But if we walk in the light, as he is in the light, we have fellowship with one another, and the blood of Jesus his Son cleanses us from all sin. If we say we have no sin, we deceive ourselves, and the truth is not in us. If we confess our sins, he is faithful and just to forgive us our sins and to cleanse us from all unrighteousness. If we say we have not sinned, we make him a liar, and his word is not in us. (1 John 1:7-10 ESV)
That is exactly what Isaiah did. He confessed his sins. He did not try to rationalize his sin or say that others are worse than him or that his was only a little sin or that swearing and cursing is not really sin. God’s light shining into our hearts always brings what is within us into our perception. God squeezing us reveals to us what we are really like and what is under attack from His sanctifying grace.
There is genuine repentance and false repentance. Genuine repentance brings salvation to the lost and is how genuine believers do not continue to be conformed to this world, but, instead, become transformed by the renewing of their minds.
As the passage above from Luke 13 at the top of this post says, salvation comes only to those who repent. Genuine salvation does not happen unless the believer repents. If this is true, and I contend that it is, then what does this say about professing Christians who refuse to stop being conformed to this world? Have they repented?
For even if I made you grieve with my letter, I do not regret it–though I did regret it, for I see that that letter grieved you, though only for a while. As it is, I rejoice, not because you were grieved, but because you were grieved into repenting. For you felt a godly grief, so that you suffered no loss through us. For godly grief produces a repentance that leads to salvation without regret, whereas worldly grief produces death. (2 Corinthians 7:8-10 ESV)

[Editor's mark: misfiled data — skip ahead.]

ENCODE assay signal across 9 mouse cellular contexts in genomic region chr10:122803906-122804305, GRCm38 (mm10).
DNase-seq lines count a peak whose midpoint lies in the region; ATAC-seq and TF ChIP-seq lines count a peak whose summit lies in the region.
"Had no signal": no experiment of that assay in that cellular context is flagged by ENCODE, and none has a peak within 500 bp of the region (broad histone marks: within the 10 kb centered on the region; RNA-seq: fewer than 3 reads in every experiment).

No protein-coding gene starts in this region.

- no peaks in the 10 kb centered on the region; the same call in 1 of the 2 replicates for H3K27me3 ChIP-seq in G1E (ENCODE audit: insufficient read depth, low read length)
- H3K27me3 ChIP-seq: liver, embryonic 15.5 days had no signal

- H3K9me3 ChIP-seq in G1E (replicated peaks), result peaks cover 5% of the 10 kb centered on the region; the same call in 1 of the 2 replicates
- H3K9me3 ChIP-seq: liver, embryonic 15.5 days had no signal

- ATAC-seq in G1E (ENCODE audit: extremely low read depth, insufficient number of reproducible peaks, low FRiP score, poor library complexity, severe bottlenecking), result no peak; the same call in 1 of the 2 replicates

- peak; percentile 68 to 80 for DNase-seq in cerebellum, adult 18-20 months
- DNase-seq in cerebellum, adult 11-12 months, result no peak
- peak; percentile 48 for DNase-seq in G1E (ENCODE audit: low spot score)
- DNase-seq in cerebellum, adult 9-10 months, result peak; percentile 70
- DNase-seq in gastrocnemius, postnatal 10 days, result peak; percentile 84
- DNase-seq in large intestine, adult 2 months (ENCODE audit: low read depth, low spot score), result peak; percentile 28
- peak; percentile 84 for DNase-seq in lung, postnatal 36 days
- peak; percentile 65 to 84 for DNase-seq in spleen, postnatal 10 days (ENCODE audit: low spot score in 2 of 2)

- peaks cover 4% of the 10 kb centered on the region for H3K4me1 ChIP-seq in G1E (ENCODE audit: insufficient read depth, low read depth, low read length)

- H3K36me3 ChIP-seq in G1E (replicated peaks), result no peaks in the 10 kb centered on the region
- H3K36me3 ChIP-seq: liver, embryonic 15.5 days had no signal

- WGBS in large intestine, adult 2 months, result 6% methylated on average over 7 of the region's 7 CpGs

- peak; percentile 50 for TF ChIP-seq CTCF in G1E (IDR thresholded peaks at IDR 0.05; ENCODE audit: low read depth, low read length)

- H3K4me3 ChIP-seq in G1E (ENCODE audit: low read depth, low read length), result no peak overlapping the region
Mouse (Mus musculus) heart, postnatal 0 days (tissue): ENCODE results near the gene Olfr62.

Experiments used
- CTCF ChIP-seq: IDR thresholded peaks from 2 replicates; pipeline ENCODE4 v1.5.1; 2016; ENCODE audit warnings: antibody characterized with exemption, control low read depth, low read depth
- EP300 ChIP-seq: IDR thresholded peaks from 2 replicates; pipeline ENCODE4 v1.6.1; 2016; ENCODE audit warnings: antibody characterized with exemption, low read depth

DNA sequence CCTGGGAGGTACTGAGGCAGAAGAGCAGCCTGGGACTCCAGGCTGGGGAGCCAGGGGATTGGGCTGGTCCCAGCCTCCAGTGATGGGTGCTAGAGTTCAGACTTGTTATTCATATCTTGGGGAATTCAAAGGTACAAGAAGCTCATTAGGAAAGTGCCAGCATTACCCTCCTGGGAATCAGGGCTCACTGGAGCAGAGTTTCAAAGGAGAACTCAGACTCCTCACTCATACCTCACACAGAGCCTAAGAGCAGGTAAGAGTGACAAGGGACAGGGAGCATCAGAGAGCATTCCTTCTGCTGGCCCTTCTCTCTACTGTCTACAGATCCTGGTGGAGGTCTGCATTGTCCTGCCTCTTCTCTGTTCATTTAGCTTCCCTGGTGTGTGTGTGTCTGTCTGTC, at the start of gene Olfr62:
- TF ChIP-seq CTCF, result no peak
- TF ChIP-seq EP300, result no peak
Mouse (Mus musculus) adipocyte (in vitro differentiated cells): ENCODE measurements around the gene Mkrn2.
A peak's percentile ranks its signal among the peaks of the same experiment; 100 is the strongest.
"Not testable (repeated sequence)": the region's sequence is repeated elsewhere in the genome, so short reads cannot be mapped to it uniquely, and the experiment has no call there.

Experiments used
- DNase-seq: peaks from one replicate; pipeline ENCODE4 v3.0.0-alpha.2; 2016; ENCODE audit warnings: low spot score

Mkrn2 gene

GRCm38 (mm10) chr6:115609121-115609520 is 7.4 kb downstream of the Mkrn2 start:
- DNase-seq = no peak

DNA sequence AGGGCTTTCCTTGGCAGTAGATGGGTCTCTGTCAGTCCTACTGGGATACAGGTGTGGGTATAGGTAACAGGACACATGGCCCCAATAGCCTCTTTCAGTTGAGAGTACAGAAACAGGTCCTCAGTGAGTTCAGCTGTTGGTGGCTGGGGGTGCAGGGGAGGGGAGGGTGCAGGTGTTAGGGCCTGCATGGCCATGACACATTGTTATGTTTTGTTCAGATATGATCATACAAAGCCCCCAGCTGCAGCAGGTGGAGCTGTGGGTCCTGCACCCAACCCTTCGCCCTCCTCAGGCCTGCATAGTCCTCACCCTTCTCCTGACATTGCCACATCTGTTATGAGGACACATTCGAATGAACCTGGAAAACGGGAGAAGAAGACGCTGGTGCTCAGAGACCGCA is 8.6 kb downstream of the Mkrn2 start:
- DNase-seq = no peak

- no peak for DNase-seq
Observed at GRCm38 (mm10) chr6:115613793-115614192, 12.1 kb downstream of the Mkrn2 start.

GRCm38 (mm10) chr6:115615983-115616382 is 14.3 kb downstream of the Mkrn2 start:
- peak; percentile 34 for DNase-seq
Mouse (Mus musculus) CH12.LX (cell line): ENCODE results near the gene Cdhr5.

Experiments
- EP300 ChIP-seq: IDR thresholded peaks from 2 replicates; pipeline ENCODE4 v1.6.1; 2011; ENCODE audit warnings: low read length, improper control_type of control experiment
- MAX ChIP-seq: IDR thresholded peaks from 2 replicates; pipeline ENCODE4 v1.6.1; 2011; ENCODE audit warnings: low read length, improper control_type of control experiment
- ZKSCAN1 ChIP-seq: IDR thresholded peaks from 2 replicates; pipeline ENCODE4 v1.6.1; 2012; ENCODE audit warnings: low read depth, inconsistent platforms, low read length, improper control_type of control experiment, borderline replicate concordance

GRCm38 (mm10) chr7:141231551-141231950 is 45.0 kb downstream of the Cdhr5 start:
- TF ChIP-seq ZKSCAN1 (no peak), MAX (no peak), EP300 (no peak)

The Apostle Paul wrote the book of 1 Corinthians to the Corinthian church as a rebuke. They were having a great many problems due primarily to being fleshly about several things. They were not being humble nor were they worshipping or serving God, as they should. Paul’s letter hit home. In the passage above we see that Paul wrote in the power of the Holy Spirit being in the midst of God’s Word, which is sweet as honey, but he also experienced the bitterness in the heat of the Spirit by being part of God sending judgment into that church. God’s powerful word caused them to grieve and repent. Their grief was godly and genuine. On the other hand worldly grief produces death. What does that mean?
Godly grief comes from conviction of sin. Where does this conviction come from? It comes from God and it is the result of God being revealed to the conscience. The Holy Spirit, who is God, rouses the conscience and brings the one being convicted into the presence of God. It is at this point that we see our sin clearly and that we have sinned against God alone. This causes godly sorrow and genuine repentance. Conviction of sin leads to forgiveness as we repent. It is the Christians who walks in repentance whose personal holiness is growing ever deeper and wider. These believers prove that God has forgiven them by the evidence of turning from what they were before. This is repentance. It is all by God’s grace.